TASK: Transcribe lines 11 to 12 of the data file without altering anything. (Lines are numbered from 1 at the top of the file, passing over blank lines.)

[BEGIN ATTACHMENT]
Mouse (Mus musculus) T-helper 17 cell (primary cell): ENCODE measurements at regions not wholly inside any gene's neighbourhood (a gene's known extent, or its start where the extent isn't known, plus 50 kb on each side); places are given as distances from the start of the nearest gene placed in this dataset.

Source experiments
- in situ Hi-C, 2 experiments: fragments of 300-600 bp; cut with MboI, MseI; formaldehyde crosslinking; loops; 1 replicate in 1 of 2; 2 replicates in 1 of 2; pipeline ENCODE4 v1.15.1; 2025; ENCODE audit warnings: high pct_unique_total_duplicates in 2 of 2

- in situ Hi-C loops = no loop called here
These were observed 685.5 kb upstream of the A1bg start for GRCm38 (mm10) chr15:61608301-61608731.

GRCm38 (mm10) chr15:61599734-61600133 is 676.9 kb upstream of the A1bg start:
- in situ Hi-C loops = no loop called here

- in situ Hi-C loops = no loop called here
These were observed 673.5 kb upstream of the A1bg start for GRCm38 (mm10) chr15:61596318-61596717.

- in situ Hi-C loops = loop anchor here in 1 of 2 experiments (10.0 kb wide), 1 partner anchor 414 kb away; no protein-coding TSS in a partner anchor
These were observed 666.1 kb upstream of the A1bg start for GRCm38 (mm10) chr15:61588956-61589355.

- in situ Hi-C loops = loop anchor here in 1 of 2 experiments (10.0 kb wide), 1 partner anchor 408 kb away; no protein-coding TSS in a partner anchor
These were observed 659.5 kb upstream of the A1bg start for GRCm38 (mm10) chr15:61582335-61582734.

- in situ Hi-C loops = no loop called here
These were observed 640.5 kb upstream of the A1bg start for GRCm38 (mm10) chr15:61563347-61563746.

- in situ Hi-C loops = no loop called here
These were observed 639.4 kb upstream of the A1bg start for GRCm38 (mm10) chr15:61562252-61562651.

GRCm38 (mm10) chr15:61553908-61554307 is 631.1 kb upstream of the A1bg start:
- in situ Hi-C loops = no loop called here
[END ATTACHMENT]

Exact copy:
These were observed 666.1 kb upstream of the A1bg start for GRCm38 (mm10) chr15:61588956-61589355.

- in situ Hi-C loops = loop anchor here in 1 of 2 experiments (10.0 kb wide), 1 partner anchor 408 kb away; no protein-coding TSS in a partner anchor